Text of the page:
New exhibit pays tribute to iconic Vegas Vic

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July 29, 2019 By Jason Bracelin

It began with a cigarette and a wink.

One of the greatest promotions in a city of great promotions was just a face and a head at first, bereft of a name or a torso.

The Smiling Cowboy, they called him.

The year was 1945.

That’s when the Las Vegas Chamber of Commerce hired New York City’s J. Walter Thompson advertising agency to create a symbol, a character, something to represent and personify the city, to lure still more people to what was becoming a burgeoning tourist destination.

“In those days, Las Vegas was still promoting itself as an Old West theme,” says Dennis McBride, director of the Nevada State Museum, citing properties such as the Frontier and the El Rancho. “You think of Las Vegas as a concept, of this great gambling mecca, this oasis in the desert, but people need to associate that with some thing, some physical object.”

And that became Vegas Vic.

“J. Walter Thompson’s people came back with this wonderful figure,” McBride explains. “They felt that he embodied the kind of laid-back friendliness that Las Vegas was trying to promote. It was something that they felt that people could relate to. He began to appear in print ads all across the country, billboards, stationary, brochures, all kinds of things.”

As much as the Betty Willis-designed “Welcome to Fabulous Las Vegas” sign or a handful of commemorative poker chips, Vegas Vic has become an instantly identifiable totem of Las Vegas.

Now Vic is the subject of a new exhibit at the Nevada State Museum, Las Vegas, where a slew of Vic memorabilia, from lighters to ashtrays to pennants to bars of soap, recently went on display in its Curator Canyon.

They’re all culled from the collection of Richard and Nancy Greeno, an Indiana couple who have compiled around 10,000 pieces of Vegas-branded items since the ’60s, donating their treasure trove to the museum in 2015.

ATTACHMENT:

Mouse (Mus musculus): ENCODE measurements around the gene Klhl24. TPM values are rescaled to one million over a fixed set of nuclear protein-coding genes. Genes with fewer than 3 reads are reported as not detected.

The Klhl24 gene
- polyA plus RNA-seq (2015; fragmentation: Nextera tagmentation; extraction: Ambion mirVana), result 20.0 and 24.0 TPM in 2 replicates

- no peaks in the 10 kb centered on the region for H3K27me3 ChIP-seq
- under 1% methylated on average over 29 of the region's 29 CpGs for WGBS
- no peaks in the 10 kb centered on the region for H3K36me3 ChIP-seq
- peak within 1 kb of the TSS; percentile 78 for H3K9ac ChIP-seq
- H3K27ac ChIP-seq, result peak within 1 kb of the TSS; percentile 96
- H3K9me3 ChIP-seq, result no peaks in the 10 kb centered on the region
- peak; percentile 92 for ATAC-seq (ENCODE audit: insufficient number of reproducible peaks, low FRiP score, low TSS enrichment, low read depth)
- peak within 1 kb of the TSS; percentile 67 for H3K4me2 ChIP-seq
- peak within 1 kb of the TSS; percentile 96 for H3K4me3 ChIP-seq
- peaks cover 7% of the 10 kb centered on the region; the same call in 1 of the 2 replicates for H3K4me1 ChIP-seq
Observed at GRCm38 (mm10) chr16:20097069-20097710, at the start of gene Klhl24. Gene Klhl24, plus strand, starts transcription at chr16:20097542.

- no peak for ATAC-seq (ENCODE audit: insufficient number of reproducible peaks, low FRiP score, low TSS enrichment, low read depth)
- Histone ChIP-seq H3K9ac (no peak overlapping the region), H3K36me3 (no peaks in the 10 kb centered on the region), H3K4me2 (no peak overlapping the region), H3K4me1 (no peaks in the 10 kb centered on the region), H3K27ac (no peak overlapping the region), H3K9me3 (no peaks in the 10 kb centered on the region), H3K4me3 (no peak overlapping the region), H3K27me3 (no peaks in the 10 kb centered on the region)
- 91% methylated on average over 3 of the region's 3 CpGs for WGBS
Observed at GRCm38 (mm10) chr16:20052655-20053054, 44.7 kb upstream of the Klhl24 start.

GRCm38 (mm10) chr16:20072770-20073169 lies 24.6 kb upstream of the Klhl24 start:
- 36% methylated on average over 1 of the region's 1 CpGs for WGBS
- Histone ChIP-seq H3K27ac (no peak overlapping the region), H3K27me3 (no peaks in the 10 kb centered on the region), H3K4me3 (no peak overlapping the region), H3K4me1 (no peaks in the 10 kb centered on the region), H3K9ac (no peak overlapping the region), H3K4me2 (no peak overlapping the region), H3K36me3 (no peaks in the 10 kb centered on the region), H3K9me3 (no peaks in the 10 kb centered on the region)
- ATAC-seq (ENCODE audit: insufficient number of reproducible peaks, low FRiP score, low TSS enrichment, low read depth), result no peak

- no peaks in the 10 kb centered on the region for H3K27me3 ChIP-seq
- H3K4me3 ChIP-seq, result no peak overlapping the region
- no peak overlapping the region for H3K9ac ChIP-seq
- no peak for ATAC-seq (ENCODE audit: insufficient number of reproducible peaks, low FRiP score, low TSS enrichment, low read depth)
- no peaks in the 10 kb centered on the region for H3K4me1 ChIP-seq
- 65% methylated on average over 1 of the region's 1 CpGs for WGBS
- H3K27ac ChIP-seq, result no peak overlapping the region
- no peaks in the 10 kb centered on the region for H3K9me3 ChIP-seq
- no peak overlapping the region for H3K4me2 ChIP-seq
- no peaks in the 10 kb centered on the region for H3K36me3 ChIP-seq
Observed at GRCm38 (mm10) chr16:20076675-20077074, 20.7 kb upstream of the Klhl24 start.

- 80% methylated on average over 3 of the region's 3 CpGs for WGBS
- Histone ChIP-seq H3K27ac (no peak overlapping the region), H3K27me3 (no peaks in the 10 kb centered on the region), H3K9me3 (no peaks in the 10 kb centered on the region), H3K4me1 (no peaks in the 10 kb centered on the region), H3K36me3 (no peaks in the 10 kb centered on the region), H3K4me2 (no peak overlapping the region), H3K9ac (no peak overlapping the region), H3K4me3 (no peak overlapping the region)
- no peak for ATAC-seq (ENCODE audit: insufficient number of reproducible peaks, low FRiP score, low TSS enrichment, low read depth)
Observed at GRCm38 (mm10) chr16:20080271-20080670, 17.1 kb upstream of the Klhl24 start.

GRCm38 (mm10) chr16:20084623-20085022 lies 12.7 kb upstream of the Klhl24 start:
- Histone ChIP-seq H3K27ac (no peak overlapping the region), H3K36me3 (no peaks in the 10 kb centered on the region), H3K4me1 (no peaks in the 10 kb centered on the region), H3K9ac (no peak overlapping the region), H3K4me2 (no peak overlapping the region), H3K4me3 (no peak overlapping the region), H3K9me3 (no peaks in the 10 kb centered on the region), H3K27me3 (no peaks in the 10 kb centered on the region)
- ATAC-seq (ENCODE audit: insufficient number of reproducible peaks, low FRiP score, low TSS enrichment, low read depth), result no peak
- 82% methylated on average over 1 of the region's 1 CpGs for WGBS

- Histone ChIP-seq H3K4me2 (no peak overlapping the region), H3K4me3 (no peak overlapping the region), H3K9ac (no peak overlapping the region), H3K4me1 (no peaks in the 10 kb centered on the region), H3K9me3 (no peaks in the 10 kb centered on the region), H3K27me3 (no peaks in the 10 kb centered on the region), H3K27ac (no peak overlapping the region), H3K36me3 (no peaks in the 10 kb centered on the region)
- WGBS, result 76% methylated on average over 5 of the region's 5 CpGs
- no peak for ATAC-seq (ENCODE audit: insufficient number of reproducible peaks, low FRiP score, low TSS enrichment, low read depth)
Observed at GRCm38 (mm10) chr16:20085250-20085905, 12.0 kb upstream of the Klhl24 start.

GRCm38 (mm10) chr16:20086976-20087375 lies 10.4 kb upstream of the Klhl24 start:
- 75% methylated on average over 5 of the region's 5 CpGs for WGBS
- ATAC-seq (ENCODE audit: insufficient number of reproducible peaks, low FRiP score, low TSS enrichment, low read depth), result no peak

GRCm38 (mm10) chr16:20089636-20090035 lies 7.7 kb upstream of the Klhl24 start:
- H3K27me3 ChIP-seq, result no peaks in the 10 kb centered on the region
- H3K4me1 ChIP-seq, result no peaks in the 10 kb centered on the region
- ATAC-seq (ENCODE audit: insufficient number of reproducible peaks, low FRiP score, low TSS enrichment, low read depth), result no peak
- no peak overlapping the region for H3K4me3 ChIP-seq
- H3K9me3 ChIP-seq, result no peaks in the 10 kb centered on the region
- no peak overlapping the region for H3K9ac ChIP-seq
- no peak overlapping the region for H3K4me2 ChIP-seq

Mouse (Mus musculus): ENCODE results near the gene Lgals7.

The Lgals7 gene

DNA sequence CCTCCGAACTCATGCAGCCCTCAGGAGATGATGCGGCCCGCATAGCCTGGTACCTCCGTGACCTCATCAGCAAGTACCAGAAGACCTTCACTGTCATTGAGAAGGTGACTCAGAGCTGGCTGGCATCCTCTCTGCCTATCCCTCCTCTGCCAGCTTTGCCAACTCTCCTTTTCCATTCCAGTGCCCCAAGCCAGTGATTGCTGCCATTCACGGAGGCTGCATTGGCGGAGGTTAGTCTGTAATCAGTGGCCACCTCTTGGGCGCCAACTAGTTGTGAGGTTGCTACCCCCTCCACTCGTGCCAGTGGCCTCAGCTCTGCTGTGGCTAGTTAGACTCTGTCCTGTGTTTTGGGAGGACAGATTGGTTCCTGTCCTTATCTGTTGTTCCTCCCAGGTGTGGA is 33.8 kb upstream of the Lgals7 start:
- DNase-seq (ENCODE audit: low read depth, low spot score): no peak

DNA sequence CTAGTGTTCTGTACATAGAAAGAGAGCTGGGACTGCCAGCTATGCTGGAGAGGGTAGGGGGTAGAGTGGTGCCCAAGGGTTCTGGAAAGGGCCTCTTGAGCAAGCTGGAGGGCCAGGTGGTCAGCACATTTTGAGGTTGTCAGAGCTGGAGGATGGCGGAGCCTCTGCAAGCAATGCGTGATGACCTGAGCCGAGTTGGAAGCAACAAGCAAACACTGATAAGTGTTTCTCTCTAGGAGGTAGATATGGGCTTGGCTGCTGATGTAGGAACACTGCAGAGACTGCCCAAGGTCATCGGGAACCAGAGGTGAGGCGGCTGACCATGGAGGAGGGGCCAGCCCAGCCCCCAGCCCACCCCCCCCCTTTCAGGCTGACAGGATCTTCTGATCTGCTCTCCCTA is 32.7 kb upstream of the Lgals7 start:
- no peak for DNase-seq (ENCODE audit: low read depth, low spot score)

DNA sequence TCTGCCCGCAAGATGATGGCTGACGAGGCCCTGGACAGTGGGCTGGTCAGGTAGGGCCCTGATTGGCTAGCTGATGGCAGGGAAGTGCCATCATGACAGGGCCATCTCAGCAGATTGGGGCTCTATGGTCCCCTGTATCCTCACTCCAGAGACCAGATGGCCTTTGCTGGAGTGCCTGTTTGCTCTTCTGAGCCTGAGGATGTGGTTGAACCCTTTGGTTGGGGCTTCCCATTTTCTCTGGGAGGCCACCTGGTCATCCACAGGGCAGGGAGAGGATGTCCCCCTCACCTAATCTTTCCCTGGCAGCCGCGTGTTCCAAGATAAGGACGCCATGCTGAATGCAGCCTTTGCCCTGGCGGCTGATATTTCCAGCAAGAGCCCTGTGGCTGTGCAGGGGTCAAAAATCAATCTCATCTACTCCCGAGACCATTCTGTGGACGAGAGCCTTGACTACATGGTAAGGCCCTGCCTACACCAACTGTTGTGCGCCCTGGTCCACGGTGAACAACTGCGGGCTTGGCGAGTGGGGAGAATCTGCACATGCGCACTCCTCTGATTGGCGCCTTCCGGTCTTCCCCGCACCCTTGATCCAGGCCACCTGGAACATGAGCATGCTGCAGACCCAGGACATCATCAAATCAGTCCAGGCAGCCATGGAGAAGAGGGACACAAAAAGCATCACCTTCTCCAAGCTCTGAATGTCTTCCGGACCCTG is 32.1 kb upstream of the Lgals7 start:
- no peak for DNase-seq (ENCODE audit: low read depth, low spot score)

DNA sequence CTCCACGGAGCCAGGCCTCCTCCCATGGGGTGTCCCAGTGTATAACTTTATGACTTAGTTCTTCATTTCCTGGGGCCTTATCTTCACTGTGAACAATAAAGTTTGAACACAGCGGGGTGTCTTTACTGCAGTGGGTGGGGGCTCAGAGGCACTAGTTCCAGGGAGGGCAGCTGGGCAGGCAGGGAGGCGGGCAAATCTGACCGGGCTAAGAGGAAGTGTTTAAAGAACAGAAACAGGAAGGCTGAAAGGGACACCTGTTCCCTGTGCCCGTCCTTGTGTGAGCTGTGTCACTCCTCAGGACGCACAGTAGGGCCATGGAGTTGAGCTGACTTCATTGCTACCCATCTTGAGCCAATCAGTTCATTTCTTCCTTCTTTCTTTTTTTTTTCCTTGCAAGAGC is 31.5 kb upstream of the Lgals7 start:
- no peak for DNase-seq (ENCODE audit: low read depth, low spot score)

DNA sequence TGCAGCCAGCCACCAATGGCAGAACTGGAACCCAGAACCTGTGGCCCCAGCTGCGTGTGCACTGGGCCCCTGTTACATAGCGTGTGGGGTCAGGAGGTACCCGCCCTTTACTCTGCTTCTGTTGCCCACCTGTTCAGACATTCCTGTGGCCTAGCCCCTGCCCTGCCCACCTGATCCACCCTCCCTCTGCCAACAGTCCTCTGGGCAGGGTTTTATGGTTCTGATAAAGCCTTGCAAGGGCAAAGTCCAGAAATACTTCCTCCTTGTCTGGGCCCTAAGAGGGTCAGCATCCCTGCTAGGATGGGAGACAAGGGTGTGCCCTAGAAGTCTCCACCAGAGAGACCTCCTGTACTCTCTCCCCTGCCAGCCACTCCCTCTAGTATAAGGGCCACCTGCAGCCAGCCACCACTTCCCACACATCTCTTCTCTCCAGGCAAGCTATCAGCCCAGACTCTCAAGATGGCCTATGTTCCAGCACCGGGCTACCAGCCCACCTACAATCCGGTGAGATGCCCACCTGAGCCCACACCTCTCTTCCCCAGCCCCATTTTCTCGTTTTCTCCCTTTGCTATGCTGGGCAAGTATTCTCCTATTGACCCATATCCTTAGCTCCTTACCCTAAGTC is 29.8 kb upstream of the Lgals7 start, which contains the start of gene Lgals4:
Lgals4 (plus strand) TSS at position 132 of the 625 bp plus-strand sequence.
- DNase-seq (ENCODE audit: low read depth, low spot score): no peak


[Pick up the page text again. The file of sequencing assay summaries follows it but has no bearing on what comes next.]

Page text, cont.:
As he was sorting through box after box of knickknacks, McBride came upon a large assortment of items bearing the iconic visage of Vegas’ most famous cowboy.

All of which spurs the question, just who was he?

“People don’t really know much about the story behind Vegas Vic,” McBride notes. “So that was the purpose behind putting the Vegas Vic exhibit together, to let people know: This is where he came from.”

A neon icon is born

He was as big and noisy and colorful as his new home.

Vegas Vic came to life in earnest in 1948, when the since-shuttered Pioneer Club on Fremont Street acquired the rights to The Smiling Cowboy.

They then constructed what was, at the time, the largest neon sign in Nevada, shaped in the cowboy’s likeness and placed atop a building across the street from the property with a big arrow pointing toward the Pioneer Club to help drive traffic there.

Three years later, Vegas Vic would get both his name and some legs, becoming a full-length, 40-foot cowboy affixed to the outside of the casino, which is now a souvenir shop.

He’d get a voice as well.

“They made great use of him,” McBride says. “He started talking, ‘Howdy pardner,’ and his arm would go back and forth with his thumb out, ‘Come to the Pioneer Club, visit Las Vegas,’ this is who we are, this is what we do. He said, ‘Merry Christmas;’ ‘Erin Go Bragh’ on St. Patrick’s Day.”

He was also used for public service.

“In the 1960s, the health district put a mobile X-ray van just off Fremont Street to give people free chest X-rays to check for tuberculosis, which was far more common then,” McBride says. “So Vegas Vic was advising people to go around the corner and get a free chest X-ray.”

McBride knows all of this firsthand: His mother took him to get one when he was a kid.

Smaller hat, bigger legacy

In the decades since, Vic has occasionally fallen into disrepair and had to be refurbished.

He stopped talking in 1968, when the Las Vegas City Council silenced him after hotel guests continually complained about the volume of his 24-hour greeting — legend has it that actor Lee Marvin, staying downtown while shooting a film, was among Vic’s more vocal detractors.

And when the Fremont Street Experience was built in 1995, a few feet had to be shaved off the brim of Vic’s hat so that he’d fit under the canopy.

But other than that, little has changed about the neon cowboy who’s welcoming grin has endured for decades, an invitation to visit Vegas that tens of millions have heeded.

“I always found it fascinating that rather than simply taking him down and trashing him, they saved him,” McBride says. “He’s still a potent symbol, now of a lost era, but still associated with the town.”

About this town: It’s one defined by perpetual evolution, the old constantly giving way to the new. This is how Vegas prospers, by being ahead of the curve. But in the race to continually reimagine its future, Las Vegas can sometimes lose sight of its past.

This is where a certain four-story cowboy comes in.

“Not only is he a really important icon for Las Vegas, he sort of gives us a sense of historical continuity, which really lacks in this city,” McBride says. “Through all the changes, all the themes, all these ways that Las Vegas has remade itself, always standing constantly above all of that has been Vegas Vic.”

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